by Alvaro Zinos-Amaro
I was surprised by this novel, in several ways. At the beginning, I wondered how Silverberg intended to maintain a sense of narrative suspense based on the initial plot threads he offers us. We have, on the one hand, Muller in the maze and, on the other, the characters of Ned Rawlins and Charles Boardman on a ship that arrives near the planet Lemnos (on which the maze is located). It is always hard,in a way, to portray characters effectively when they are isolated: there is no dialogue to provide character insights, no interaction with other individuals that reveals the person's motivations, fears, etc. Yet Silverberg manages to get the reader "inside" Muller extremely well. Also, the relationship between Rawlins and Boardman, and the general sense of events to come, portrayed especially through Boardman and his aims, proves interesting. Somehow while reading I got the sense that, even though there was something I disliked about the main setting of the book, something not quite satisfying, the characters were interesting, events were beginning to happen of their own accord — the whole thing gained energy and momentum. I twasn't exactly "sense of wonder," but rather curiosity concerning the resolution of the basic scenario.
Why the tinge of negativity in my initial reaction? The maze, and Muller's situation, can readily be interpreted in metaphorical terms (although, for once, this might not be entirely necessary). The protagonist of this novel is an outcast: due to intervention on the part of aliens he ends up emanating an aura of all of his thoughts and feelings, which proves too poisonous for others to tolerate. The psychic revulsion he elicits in others is not the result of a particularly warped psyche, rather it is the natural condition of being human. Ironically, Muller is, from a certain perspective — as he himself says (p. 124) — more human than everyone else, because he cannot hide his humanity. But that, in itself, did not cause me any problems. Strangely enough, for me it was the physical manifestation of this isolation, the maze, that generated discomfort. As though the maze is a place inside all of us, a place chosen and entered by a few and completely ignored by a vast majority, an interior room left in the dark. We are all trapped inside our own minds (something which this novel, partially, and other stories by Silverberg, notably Dying Inside, almost make us thankful for); we are also, inescapably, alone. Yet this basic predicament is both a source of strength and weakness to humanity, something well explored in this book, and all too often treated from a single point of view.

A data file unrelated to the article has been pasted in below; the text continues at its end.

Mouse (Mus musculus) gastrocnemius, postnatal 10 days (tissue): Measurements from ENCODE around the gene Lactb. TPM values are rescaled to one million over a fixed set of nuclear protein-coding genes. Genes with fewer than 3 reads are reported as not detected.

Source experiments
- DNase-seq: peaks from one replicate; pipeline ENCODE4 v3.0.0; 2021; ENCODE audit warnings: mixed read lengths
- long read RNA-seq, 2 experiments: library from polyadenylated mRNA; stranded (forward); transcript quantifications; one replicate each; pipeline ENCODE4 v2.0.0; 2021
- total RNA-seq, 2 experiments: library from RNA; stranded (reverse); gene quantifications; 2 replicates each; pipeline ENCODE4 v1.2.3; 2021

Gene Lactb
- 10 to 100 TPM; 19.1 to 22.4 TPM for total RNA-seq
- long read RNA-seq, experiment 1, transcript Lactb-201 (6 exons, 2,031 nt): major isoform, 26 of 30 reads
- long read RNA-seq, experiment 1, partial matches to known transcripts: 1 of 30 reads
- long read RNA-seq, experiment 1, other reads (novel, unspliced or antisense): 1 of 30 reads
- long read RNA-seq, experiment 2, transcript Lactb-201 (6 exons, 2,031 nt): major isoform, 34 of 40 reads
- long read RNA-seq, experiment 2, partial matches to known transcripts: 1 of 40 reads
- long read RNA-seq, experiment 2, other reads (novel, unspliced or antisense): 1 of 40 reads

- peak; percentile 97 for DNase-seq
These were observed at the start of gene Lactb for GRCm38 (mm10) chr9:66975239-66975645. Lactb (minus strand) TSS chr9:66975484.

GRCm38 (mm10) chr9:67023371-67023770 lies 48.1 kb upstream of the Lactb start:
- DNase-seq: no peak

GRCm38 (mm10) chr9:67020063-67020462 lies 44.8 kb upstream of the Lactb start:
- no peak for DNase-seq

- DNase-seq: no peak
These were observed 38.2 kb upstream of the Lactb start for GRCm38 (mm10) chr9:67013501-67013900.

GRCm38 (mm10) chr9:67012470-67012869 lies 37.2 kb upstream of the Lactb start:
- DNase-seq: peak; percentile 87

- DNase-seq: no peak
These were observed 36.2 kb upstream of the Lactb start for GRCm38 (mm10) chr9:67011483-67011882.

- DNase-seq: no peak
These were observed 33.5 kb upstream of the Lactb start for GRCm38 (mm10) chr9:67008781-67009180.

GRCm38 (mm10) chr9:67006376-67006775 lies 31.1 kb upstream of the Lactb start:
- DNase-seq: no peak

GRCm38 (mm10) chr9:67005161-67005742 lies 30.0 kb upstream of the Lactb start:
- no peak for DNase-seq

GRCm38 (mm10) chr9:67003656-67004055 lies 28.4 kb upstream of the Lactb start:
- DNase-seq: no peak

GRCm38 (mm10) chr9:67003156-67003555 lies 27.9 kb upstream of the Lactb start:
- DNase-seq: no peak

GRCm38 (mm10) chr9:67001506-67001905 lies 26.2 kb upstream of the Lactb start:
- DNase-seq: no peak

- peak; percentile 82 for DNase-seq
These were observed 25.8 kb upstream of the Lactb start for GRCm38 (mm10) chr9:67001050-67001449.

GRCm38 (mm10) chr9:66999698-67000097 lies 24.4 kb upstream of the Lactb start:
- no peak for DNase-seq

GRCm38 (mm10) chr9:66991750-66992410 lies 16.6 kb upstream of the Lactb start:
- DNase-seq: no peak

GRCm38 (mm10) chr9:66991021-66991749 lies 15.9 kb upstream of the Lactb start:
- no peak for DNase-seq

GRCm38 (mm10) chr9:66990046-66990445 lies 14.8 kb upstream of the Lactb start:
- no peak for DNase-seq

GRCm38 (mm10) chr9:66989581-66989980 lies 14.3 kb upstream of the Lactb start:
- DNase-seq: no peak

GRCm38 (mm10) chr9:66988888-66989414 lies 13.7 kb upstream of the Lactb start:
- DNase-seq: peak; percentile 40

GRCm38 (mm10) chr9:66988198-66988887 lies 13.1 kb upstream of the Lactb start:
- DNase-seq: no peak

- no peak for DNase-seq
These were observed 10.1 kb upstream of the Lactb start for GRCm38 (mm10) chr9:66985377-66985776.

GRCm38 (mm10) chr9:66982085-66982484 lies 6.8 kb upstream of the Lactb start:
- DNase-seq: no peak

And yet ... having said that, and despite the many strengths of this book, I thought there was something missing. Other important events notwithstanding, the book concentrates on the conversations between Rawlins and Muller, full of fascinating "classical" ideas (for instance, when Muller considers the alien's process a way of reminding him of his own mortality, a kind of hubris-induced retribution), the question of what it is like to be human, of what ends justify what means, etc. It is certainly a very enjoyable read, but the SF involved isn't overwhelmingly innovative, though well-treated.
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